A couple of years ago, my father recommended a book to me (I bet many of you have heard of it…). The conversation went something like this:

Dad: You should check out this book/movie Wild, I think you would like it. Do you want to borrow it?

Me: What’s it about?

Dad: This woman loses her mother and to deal with her demons, she ends up hiking the Pacific Crest trail.

Me: Never heard of it – what’s that?

Dad: It’s this hiking trail that goes all the way from the Mexican border to Canada through the western part of the States.


At which point, I was pretty much sold on the idea.


Is it cliche to say “because it’s there”? The truth is that the why is much harder to narrow down than the other questions – what, where, when. How is a question for another day (#gearpostiscoming). Beyond an impulse to do something of epic proportions, the PCT offers an ineffable draw to me. It offers me the chance to disconnect from the social media world, to spend some time away from the fluorescent lights of my cubicle. I want to see the world with my own eyes, and get the chance to clamber all the way to the top of a mountain before trudging back down the other side. And then repeat that ad nauseum for the entire summer!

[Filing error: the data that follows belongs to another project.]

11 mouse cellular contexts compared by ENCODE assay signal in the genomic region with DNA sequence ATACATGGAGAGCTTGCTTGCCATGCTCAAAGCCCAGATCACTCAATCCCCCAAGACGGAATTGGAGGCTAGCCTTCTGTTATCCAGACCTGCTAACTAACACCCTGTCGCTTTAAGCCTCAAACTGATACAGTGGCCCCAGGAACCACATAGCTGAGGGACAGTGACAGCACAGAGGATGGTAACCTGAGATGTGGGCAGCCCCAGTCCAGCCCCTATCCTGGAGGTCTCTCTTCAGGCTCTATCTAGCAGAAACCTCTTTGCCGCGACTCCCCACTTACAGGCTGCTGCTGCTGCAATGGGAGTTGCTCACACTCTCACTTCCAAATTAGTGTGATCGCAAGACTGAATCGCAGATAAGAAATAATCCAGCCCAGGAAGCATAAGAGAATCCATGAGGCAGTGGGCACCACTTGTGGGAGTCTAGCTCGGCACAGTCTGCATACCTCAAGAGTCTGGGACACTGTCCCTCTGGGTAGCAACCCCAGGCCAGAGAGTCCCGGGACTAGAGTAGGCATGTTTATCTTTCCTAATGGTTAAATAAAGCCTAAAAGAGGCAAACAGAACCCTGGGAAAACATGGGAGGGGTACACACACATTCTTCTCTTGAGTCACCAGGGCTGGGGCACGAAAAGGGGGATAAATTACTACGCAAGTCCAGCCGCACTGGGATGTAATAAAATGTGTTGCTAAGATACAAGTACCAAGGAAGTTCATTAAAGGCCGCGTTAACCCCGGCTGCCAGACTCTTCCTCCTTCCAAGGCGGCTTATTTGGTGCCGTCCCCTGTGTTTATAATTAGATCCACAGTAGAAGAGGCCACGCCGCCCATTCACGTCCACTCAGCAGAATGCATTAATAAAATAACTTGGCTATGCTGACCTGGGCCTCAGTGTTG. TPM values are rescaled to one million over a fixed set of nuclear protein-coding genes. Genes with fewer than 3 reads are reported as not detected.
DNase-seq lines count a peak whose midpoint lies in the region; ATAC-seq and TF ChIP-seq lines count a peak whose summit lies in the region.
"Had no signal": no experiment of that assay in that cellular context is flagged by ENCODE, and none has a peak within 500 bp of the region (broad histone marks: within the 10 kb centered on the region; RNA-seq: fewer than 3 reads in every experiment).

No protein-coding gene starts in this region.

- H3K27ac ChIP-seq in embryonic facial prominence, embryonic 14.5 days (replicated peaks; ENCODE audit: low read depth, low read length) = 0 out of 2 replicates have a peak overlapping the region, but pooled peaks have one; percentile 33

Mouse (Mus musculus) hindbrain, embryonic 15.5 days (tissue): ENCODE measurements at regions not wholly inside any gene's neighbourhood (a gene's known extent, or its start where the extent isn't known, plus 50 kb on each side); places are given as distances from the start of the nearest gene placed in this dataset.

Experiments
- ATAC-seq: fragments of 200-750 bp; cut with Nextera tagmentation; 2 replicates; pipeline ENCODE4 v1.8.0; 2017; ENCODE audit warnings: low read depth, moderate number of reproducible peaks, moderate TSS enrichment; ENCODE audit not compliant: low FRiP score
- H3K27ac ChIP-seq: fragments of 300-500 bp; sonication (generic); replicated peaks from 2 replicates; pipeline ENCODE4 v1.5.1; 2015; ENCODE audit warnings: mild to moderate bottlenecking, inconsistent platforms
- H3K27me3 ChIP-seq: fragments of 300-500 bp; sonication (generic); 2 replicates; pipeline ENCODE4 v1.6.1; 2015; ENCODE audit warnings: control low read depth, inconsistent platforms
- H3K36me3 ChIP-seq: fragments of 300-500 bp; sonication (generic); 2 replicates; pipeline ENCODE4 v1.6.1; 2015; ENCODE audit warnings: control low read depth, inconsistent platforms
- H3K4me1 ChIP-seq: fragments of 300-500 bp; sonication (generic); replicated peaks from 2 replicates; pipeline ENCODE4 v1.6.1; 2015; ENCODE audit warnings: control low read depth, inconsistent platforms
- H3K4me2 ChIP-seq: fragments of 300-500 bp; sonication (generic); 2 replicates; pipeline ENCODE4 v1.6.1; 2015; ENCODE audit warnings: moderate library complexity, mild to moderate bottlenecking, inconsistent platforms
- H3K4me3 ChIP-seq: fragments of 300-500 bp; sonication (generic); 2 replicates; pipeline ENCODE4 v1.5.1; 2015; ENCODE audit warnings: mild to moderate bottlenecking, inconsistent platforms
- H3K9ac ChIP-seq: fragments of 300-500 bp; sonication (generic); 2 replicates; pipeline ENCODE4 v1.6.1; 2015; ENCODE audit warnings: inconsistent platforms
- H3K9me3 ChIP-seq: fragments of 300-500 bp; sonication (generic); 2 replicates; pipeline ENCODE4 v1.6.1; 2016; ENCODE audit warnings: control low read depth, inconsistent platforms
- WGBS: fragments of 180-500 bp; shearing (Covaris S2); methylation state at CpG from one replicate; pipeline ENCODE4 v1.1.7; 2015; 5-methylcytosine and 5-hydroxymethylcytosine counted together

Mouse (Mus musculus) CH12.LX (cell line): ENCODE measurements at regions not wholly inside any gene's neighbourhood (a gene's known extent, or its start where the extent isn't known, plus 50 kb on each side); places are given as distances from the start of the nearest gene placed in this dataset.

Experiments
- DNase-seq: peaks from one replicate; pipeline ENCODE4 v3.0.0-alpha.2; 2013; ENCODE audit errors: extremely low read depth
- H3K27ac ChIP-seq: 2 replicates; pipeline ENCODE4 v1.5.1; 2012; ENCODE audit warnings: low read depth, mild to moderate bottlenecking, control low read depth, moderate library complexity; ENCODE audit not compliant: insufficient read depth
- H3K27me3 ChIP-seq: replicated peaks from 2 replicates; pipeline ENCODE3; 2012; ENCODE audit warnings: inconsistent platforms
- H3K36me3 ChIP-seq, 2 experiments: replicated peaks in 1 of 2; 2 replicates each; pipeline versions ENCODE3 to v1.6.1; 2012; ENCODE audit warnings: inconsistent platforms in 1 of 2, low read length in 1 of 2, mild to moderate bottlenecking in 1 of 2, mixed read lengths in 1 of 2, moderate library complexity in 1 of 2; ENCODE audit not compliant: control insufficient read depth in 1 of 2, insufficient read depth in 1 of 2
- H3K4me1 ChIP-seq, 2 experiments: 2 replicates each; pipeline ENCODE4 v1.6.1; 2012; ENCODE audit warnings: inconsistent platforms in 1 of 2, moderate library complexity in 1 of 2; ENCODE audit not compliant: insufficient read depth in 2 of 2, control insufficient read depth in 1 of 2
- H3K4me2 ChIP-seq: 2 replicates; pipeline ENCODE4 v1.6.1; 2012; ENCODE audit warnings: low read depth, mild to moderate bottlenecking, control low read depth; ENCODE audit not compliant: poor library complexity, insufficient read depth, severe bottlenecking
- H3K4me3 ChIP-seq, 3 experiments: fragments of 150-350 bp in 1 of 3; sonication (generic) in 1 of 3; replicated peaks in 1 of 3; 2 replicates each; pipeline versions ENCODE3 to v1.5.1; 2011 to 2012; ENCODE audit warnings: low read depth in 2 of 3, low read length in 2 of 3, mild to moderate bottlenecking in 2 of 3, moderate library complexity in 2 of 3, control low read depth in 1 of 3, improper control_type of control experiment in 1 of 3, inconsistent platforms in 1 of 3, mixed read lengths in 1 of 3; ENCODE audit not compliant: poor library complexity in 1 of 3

The way that people talk about the PCT reminds me remarkably of one thing I’ve done before – tree planting. Lugging a heavy pack over rough terrain, days off in town, the nicknames, the pain, and the reward. And more than anything, it reminds me of the community. Those I’ve tree planted with were some of the coolest people I’ve ever met. The memories I have of that summer are bright and vivid, and I treasure them. People talk about the PCT in the same way.

It’s simple and complicated at the same time. So I’m planning to get out there and put one foot after another. And I expect I’ll find my meaning eventually.

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